"But aren't the Marines terribly Southern?" asked one perplexed mother while standing next to me at the brunch following graduation. "What a waste, he was such a good student," said another parent. One parent (a professor at a nearby and rather famous university) spoke up at a school meeting and suggested that the school should "carefully evaluate what went wrong."
When John graduated from three months of boot camp on Parris Island, 3,000 parents and friends were on the parade deck stands. We parents and our Marines not only were of many races but also were representative of many economic classes. Many were poor. Some arrived crammed in the backs of pickups, others by bus. John told me that a lot of parents could not afford the trip.
We in the audience were white and Native American. We were Hispanic, Arab, and African American, and Asian. We were former Marines wearing the scars of battle, or at least baseball caps emblazoned with battles' names. We were Southern whites from Nashville and skinheads from New Jersey, black kids from Cleveland wearing ghetto rags and white ex-cons with ham-hock forearms defaced by jailhouse tattoos. We would not have been mistaken for the educated and well-heeled parents gathered on the lawns of John's private school a half-year before.
After graduation one new Marine told John, "Before I was a Marine, if I had ever seen you on my block I would've probably killed you just because you were standing there." This was a serious statement from one of John's good friends, a black ex-gang member from Detroit who, as John said, "would die for me now, just like I'd die for him."     My son has connected me to my country in a way that I was too selfish and insular to experience before. I feel closer to the waitress at our local diner than to some of my oldest friends. She has two sons in the Corps. They are facing the same dangers as my boy. When the guy who fixes my car asks me how John is doing, I know he means it. His younger brother is in the Navy.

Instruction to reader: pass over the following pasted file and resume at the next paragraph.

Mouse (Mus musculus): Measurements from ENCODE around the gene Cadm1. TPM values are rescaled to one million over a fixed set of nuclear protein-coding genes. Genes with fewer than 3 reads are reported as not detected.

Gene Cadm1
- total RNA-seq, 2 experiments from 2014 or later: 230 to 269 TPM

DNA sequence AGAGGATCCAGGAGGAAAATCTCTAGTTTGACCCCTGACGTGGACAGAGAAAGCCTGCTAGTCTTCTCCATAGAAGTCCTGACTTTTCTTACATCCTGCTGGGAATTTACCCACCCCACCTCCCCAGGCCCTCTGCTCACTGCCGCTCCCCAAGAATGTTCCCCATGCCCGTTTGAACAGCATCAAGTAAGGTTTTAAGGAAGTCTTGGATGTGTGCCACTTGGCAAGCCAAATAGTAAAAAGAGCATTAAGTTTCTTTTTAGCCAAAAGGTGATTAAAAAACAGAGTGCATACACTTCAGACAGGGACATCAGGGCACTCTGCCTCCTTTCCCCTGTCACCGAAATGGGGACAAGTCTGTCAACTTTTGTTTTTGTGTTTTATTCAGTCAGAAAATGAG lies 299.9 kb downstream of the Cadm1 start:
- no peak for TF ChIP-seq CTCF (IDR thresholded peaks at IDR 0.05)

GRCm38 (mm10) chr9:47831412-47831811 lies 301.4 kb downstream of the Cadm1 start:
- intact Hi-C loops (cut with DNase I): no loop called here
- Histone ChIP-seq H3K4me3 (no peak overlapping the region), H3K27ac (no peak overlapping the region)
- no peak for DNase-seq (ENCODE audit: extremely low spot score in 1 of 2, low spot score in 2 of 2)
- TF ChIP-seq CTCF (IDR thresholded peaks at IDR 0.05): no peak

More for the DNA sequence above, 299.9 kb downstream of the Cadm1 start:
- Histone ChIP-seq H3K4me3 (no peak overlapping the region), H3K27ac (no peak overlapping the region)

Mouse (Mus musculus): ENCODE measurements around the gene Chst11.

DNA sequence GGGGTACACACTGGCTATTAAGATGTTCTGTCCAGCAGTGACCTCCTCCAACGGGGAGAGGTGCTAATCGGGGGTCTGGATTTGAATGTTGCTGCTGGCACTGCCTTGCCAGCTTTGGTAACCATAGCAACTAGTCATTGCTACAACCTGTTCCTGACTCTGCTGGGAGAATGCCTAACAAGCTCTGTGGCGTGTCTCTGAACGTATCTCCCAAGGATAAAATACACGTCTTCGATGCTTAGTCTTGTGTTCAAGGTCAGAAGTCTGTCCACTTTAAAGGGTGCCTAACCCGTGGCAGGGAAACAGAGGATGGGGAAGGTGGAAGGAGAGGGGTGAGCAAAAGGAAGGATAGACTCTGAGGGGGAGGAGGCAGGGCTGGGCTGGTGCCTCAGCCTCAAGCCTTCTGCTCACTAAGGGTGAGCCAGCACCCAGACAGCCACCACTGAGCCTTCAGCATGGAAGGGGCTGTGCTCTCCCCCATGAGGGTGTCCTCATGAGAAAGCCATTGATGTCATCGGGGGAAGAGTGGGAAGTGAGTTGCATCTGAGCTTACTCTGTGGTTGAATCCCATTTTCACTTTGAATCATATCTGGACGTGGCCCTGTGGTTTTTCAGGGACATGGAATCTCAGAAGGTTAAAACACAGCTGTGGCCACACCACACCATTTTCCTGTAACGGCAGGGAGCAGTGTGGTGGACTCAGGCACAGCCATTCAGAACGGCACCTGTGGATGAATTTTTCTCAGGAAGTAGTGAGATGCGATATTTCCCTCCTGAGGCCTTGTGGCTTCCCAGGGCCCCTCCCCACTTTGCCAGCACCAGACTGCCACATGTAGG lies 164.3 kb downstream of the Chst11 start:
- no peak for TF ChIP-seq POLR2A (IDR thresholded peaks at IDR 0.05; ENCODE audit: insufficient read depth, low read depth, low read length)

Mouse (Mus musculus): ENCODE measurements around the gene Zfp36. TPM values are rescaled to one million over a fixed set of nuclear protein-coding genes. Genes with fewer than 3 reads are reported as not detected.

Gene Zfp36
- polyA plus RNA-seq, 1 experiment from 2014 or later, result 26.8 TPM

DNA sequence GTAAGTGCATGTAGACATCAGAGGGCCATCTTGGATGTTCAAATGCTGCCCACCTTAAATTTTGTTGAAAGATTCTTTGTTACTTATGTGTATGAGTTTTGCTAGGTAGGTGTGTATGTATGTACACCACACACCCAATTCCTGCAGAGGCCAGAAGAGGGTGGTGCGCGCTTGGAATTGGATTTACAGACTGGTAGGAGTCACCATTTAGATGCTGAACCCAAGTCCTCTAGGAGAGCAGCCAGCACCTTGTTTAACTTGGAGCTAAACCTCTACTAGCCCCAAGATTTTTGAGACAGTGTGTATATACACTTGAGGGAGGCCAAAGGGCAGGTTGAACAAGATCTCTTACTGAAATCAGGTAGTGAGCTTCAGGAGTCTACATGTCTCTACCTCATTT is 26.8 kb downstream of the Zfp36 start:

Why were I and the other parents at my son's private school so surprised by his choice? During World War II, the sons and daughters of the most powerful and educated families did their bit. If the idea of the immorality of the Vietnam War was the only reason those lucky enough to go to college dodged the draft, why did we not encourage our children to volunteer for military service once that war was done?
Have we wealthy and educated Americans all become pacifists? Is the world a safe place? Or have we just gotten used to having somebody else defend us? What is the future of our democracy when the sons and daughters of the janitors at our elite universities are far more likely to be put in harm's way than are any of the students whose dorms their parents clean?
I feel shame because it took my son's joining the Marine Corps to make me take notice of who is defending me. I feel hope because perhaps my son is part of a future "greatest generation." As the storm clouds of war gather, at least I know that I can look the men and women in uniform in the eye. My son is one of them. He is the best I have to offer. He is my heart.